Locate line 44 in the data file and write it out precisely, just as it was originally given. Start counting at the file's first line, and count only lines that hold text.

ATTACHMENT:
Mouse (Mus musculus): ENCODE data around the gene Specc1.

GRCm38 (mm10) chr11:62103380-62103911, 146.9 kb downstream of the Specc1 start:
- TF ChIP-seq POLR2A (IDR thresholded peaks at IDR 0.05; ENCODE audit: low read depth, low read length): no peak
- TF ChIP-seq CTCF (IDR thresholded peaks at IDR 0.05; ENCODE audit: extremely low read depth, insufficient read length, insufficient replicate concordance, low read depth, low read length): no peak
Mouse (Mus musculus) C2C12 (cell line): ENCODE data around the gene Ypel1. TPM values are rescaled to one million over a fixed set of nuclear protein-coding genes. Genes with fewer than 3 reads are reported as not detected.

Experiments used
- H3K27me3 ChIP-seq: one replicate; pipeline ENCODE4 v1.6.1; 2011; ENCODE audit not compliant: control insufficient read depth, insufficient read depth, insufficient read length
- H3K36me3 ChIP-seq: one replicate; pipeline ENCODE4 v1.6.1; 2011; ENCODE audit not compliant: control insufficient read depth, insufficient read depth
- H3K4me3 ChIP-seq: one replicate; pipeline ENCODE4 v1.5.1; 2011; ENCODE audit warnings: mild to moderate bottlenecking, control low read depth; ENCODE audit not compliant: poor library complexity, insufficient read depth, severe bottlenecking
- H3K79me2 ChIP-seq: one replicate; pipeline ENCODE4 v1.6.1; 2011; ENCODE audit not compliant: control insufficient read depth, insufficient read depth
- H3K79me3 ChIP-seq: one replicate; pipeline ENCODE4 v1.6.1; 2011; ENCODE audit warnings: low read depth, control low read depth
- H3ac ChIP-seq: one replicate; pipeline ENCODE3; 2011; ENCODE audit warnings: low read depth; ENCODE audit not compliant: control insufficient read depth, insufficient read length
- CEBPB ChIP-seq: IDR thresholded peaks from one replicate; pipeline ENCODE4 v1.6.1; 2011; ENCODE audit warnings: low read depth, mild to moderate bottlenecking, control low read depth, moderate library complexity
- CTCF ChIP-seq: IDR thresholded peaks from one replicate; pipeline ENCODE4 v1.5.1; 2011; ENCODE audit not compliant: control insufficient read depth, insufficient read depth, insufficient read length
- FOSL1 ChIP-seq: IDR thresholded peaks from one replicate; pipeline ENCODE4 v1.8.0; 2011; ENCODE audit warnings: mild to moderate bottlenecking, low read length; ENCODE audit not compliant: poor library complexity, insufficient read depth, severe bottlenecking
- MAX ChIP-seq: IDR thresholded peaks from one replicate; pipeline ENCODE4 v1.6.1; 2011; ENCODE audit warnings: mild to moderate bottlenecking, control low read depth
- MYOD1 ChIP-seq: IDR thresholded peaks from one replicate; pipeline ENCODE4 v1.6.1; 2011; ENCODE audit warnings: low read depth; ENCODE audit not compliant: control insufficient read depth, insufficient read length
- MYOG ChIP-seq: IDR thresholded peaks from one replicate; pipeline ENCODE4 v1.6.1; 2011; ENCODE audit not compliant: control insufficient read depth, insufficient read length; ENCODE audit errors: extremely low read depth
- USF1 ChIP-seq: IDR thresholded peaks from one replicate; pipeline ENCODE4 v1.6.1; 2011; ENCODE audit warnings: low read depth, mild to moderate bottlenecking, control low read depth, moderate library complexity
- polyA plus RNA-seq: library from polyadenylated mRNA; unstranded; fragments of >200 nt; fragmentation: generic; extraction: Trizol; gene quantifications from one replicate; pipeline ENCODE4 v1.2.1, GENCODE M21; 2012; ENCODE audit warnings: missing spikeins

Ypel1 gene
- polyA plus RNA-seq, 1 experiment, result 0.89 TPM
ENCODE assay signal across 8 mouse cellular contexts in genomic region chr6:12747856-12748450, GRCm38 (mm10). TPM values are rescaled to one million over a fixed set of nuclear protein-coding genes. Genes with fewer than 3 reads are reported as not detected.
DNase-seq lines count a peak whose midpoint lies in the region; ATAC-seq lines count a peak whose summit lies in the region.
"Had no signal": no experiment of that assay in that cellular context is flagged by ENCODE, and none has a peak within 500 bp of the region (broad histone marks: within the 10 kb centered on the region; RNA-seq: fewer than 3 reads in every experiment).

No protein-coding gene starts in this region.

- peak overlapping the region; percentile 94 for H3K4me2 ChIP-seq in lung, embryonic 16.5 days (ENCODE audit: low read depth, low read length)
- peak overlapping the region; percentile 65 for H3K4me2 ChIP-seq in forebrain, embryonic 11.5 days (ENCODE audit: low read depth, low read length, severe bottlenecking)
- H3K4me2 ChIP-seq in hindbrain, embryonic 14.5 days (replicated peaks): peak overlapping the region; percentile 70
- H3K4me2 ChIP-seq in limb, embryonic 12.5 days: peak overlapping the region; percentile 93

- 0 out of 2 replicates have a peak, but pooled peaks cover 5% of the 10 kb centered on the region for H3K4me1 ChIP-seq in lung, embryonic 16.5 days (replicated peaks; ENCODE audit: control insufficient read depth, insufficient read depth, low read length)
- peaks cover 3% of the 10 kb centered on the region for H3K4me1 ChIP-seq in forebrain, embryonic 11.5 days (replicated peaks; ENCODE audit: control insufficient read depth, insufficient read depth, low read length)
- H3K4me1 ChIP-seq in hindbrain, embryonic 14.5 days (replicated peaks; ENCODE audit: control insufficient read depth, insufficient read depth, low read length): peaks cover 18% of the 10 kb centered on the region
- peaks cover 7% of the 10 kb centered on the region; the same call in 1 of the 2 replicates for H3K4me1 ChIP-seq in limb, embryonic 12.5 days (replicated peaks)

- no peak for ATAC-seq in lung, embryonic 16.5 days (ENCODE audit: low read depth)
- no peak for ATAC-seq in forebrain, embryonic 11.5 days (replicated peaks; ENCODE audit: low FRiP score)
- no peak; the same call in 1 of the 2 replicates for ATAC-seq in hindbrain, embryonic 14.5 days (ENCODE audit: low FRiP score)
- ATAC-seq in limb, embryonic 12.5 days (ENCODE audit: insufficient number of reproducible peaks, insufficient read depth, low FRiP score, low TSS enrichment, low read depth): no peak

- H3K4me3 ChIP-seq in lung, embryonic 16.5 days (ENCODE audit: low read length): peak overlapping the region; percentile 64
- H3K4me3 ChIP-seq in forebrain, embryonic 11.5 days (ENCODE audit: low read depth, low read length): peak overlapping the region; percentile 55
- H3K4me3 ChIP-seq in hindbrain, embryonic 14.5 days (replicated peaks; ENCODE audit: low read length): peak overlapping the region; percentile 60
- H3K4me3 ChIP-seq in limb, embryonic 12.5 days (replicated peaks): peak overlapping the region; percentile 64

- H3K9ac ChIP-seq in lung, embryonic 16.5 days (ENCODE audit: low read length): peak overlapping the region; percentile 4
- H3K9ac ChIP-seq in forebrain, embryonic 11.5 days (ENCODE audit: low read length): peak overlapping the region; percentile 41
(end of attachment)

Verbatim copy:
- H3K9ac ChIP-seq in forebrain, embryonic 11.5 days (ENCODE audit: low read length): peak overlapping the region; percentile 41